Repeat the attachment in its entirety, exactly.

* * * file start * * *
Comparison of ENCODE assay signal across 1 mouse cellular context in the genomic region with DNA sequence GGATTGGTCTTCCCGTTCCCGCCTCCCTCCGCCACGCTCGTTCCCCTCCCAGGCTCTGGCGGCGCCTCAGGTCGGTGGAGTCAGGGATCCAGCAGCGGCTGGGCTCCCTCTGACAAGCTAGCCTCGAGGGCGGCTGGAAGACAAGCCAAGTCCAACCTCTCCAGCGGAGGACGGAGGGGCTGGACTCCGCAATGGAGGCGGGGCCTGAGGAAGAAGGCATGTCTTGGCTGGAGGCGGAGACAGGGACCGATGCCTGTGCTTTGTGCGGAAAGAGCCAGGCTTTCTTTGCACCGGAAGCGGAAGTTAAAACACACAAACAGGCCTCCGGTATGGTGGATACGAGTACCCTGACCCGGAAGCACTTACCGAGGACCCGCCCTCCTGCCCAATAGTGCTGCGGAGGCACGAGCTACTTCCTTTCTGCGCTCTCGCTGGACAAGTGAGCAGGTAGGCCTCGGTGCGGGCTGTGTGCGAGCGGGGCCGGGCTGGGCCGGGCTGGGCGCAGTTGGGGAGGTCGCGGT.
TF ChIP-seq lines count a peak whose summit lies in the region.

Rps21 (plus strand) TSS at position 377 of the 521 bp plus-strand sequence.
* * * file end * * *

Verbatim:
Comparison of ENCODE assay signal across 1 mouse cellular context in the genomic region with DNA sequence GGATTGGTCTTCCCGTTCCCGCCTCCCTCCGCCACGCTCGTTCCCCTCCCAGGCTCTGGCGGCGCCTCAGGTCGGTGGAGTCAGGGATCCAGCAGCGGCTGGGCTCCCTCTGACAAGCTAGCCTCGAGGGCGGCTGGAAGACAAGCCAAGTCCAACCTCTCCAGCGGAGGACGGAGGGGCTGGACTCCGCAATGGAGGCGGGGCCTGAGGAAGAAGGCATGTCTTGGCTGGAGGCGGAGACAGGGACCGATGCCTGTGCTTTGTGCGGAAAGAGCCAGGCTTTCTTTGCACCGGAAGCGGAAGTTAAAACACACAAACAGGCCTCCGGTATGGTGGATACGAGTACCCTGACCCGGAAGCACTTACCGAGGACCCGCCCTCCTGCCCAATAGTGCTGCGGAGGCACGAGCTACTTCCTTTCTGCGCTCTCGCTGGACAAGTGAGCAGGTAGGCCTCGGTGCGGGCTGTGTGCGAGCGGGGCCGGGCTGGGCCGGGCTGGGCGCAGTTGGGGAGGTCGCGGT.
TF ChIP-seq lines count a peak whose summit lies in the region.

Rps21 (plus strand) TSS at position 377 of the 521 bp plus-strand sequence.